Many people on the other side of the racial divide in my beloved Canada say that this is not their experience. And so the issue dies. How utterly lame can a discussion be? In Nazi Occupied Poland if you were not Jewish, you likely did not face discrimination, injustice, and forced expulsion. Does that mean it wasn’t going on? So when I hear white faces, some of them belonging to politicians who say ‘Racism isn’t my experience’, I sit back and wonder how utterly stupid this conversation is politically, culturally, and socially.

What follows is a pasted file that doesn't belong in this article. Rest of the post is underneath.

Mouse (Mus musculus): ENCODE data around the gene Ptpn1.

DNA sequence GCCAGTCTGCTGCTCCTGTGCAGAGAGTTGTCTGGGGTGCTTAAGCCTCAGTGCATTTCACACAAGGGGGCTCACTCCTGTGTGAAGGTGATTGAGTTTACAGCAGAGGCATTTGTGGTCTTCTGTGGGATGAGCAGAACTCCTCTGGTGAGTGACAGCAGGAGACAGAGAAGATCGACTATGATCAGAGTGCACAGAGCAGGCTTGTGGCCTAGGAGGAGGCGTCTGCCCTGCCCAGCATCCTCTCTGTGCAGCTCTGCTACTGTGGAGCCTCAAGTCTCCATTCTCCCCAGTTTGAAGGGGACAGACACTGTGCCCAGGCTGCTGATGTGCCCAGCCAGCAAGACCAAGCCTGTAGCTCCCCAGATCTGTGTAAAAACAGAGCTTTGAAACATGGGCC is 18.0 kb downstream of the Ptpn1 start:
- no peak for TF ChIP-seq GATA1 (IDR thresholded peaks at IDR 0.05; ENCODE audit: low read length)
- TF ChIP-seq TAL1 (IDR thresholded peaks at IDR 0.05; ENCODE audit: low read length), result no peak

An article was recently published in Macleans calling Winnipeg the Capital of Racism, and unfortunately there were links made between some serious crimes and the fact that we have racism in our midst. And in reaction, many people have said things like, 'obvious this was just a careless, reckless smear job because racism did not brutally attack and then try to drown Rinelle Harper. Some young Aboriginals were charged with that crime. And some people who happened to be white participated in rescuing Rinelle. So how is that racism? And there is no evidence that whoever murdered Tina Fontaine was white. No evidence that the crime was a hate crime or race based.' Yes, the Macleans article was clumsy and reckless and may have in some ways just given another blanket excuse for crimes like rape and homicide. But want we need are fewer excuses and more responsibility, I thought to myself.